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Grandparents Teach, too

Great fun and physics with racing ramps

Sabin, Davis, Hetrick, Anderegg, Macalady, Walker, Darling, and Katers

What’s more fun for young children than playing with their toy cars?

Here is an exciting way to incorporate science into playtime.

You will need boxes, books, small cars, balls, marbles, thin boards at least 8 inches wide, or a series of tubes, and masking tape.

Gravity and friction

Choose a space where cars can roll freely and use a board and one box to build a ramp with one end higher than the other. Show children how to hold cars at the top and let go without pushing. How far will the cars go without our help? Experiment with several cars and determine which is the fastest or slowest? Does the kind of vehicle make a difference?

You can experiment with ways to add boxes to make the cars go faster and farther. Children may add as many blocks as possible or a series of ramps. It is not easy to make a good racing ramps. Some will be too low or too high. Encourage cooperation and finding the best strategy.

Encourage problem solving and discussion as you work together to find ramps that do what you want. Draw a design for the best ramp. “What can we do if the board keeps falling off? How can we fix the ramp so that the cars don’t crash or go off the side?”

Have trial runs to compare distance and mark the distance on the floor with tape. You may want to show how to measure with yard stick or a number of hands. Place the ramp on a checkered tablecloth and count how many squares each car travels. Which ramp style is the best for making cars go farther?

Explain the concept of gravity that pulls things like balls and cars down a ramp. What happens when you add masking tape strip bumps or sandpaper and the friction slows objects. How slowly can you make the cars go but still roll to the bottom?

Early physics

Young children learn science best with hands-on activities that give them a chance to explore, ask questions, manipulate objects, and seek answers and solutions. Adult interaction during playtime nurtures this style of learning.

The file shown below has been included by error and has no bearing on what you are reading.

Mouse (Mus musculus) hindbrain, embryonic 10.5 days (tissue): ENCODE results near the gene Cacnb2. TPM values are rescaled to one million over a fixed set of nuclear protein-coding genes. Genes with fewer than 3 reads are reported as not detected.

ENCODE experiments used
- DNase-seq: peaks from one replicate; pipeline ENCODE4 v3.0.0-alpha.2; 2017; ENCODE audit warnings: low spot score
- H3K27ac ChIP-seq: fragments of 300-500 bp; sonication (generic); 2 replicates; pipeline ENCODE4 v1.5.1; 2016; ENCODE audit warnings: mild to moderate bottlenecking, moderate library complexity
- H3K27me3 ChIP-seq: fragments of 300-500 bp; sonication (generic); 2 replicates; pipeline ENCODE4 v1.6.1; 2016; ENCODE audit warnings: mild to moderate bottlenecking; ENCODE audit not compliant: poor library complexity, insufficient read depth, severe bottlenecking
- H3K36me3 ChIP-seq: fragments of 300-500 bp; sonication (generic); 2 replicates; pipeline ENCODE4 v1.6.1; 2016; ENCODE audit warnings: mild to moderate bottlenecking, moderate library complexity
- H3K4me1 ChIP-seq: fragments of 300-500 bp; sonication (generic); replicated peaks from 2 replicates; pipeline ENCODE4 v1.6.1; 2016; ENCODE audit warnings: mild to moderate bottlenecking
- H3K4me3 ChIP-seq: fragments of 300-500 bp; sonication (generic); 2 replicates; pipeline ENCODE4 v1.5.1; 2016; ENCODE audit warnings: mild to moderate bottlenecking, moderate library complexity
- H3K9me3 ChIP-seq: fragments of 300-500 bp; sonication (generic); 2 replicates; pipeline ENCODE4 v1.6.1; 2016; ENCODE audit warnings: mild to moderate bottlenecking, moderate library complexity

Children can try other materials like paper towel, and toilet paper tubes with marbles if they do not put those in their mouth. Try to predict which size will be best. Does weight make a difference? Experiment to see which predictions are correct. Discuss why some objects work better than others. Then take a walk to look for ramps on playgrounds, handicap access areas, and businesses.

Visit the library for books on ramps such as “Roll, Slope, and Slide” by Michael Dahl. For more science fun see grandparentsteachtoo.blogspot.com; wnmufm.org/Learning Through the Seasons; Pinterest, and Facebook since 2009.

EDITOR’S NOTE: Grandparents Teach, Too is a non-profit organization of elementary and preschool teachers from Marquette, Michigan. The writers include: Jan Sabin, Mary Davis, Jean Hetrick, Cheryl Anderegg, Esther Macalady, Colleen Walker, Fran Darling, and Iris Katers. Their mission since 2009 is to help parents, grandparents, and other caregivers of young children provide fun activities to help prepare young children for school and a life long love of learning. They are supported by Great Start, Parent Awareness of Michigan, the U.P. Association for the Education of Young Children, Northern Michigan School of Education, the Upper Peninsula Children’s Museum and the Northern Michigan University Center for Economic Education.